Crap singing but you can’t have everything. I will probably hate anything else they put out.

I have never liked Richard Jobson

Do You See17 comments • 2,451 views

He always struck me as a Scottish version of Tony Wilson, though without Wilson’s luck of occasionally helping create something great. Ego is a useful thing, it can get you through an awful lot of self-doubt. But 16 Years Of Alcohol, Jobson’s first film as writer/director, coasts on ego alone. Strip away Jobson’s stab at doing something important, and there is not much here except a cannibalisation of many much better films. Most notable is for a film called 16 Years Of Alcohol, we barely get to see those years. Instead we watch about two years of sobriety, and the piety of ex-alcoholics is not much fun.

It is a good film for the Edinburgh tourist, or at least it would it was not for the incessant violence outside every tourist attraction on show. Self-conscious writing remind you of a sixteen year olds school play, and of course the psychological angle dumps it all on the parents again. I am beginning to think that film studies should start thinking more about Larkin than Lacan: since the subtext of most films these days is “they fuck you up your Mum and Dad”. This is a tragic story for all the wrong reasons, a film which discards redemption for a nice cyclical ending and fundamentally has the wrong target. This film is not about 16 Years Of Alcohol, but rather 16 Years Of Violence. And there is little attractive about that.

a born bystander’s deliberate legacy

The Brown Wedge1 comment • 417 views

a born bystander’s deliberate legacy:

Ransome played chess with Lenin (and beat him). As a young geezaesthete in bohemian Chelsea, Ransome hung out with G. K. Chesterton’s brother, as well as future war-poet Edward Thomas. Ransome’s second wife had been Trotsky’s secretary: her father was one of the Tsar’s gardeners. Ransome’s mentor was W. G. Collingwood, heir to Ruskin’s intellectual domain. Ransome’s at the time well-regarded book on Wilde’s critical theories got him sued by notorious vexatious litigant Lord Alfred Douglas (Douglas lost); it also contained ideas developed by pioneeering “New Critic” IA Richards. As a child Ransome had been shy lieutenant in pranksterdom to the cheekier and wilier Ric Eddison, later – as E. R. Eddison – author of one-of-a-kind fantasy The Worm Ouroboros. “Missee Lee” was based on the personal character (but not the biography) of Soong Ching Ling, wife of founding Chinese revolutionary Dr Sun Yat Sen, and one of the three remarkable Soong sisters. In 1895, during the ‘great freeze” which inspired Winter Holiday, AR was taught to skate, on Windermere, by saintly anarchist Prince Kropotkin

Only two of Ransome’s run of 12 children’s books – Peter Duck and Missee Lee – are full-on Stevensonian adventures, where children engage with pirates and win. In all the rest, the adventure on offer is conspicuously less romantically implausible: they may invest their holiday activities with the imagined language of Treasure Island, but the perils they face, and their dilemmas of honour and honesty, are “realistic” in a way which seems almost mannered when compared to the scrapes and issues of Ransome’s own life. Which is not to say that the perils aren’t serious – most often drowning, obv, but also being buried alive in an abandoned mine or caught in a fell fire. In the somewhat feebly titled Coot Club, the twins Nell and Bess (known as Port and Starboard) accept a series of riverboat lifts from complete strangers across the Norfolk Broads to catch up with their friends in another boat: Ransome as ever keeps the sense of parental worry at such risk-alden behaviour turned right down, but it’s never turned OFF.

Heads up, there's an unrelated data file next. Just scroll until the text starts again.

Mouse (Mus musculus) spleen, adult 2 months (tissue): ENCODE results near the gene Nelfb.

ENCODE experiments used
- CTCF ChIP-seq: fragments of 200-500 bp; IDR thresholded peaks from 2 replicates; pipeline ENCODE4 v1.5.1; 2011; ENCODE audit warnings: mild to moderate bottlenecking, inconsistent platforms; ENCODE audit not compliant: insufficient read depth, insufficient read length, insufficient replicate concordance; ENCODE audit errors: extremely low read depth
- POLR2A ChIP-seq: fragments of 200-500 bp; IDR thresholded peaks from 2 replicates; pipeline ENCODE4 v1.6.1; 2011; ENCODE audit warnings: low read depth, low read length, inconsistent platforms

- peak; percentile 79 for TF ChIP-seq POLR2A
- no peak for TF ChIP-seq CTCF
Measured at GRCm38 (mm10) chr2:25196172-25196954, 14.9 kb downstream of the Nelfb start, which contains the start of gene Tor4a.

In a curious way, i think the complaints that his work is class-bound and parochial, bland cosy fun for the middleclasses, is a sign of his achievement: his will to create a non-magic space where children could look after themselves and learn to cope with problems without heavy-handed adult intrusion. His relationship with his own daughter, Tabitha, was fraught at best, and ended sadly – largely as a result of his own inability to trust her, or see her as a person in her own right (as distinct from his besotted but slightly mad first wife Ivy). He deals with family tensions almost subliminally: the parents he gives his child heroes are mostly the BEST OF ALL NATIVES, and yet – and this is surely the point – there really are still problems of trust and fear to be negotiated (I haven’t reread We Didn’t Mean to Go to Sea yet, cz it was shelved in the wrong place at my parents’ house and I didn’t find it till the last day: this most attractively titled of the series is the one where these elements are most toughly tested, I suspect). And of course, though the Walker father is merely off somewhere with the Royal Navy, the story of fatherless children having somewhat to bring themselves up is central to the larger tale of the 1920s, in the lee of the Great War.

i read these books when small without evolving any yen at all to take up boating or mountain-rambling, or to move to the Lakelands or the Broads: what i liked then and what i like now is the exploration of the principle of relative autonomy — its possibilities and its difficulties — and its settings are just pretexts. It’s silly not to admit these books are indeed dated – the far-from-well-off Blackett family has both a maid and a cook – but complaining that Ransome decided to make his subject what he DID make his subject is surely a bit like complaining that the main problem with Treasure Island is that it isn’t set in a future where a ghetto child flies to the moon.

I haf written my first FT essay as such in a while

FT + New York London Paris Munich7 comments • 544 views

I haf written my first FT essay as such in a while — I suspect some will look at it askance. Attempts to talk about things in a broader scale as well as a specific one, so hopefully who the essay is about won’t annoy, well, most everyone. ;-) Might possibly revise and rewrite it, so all suggestions welcome.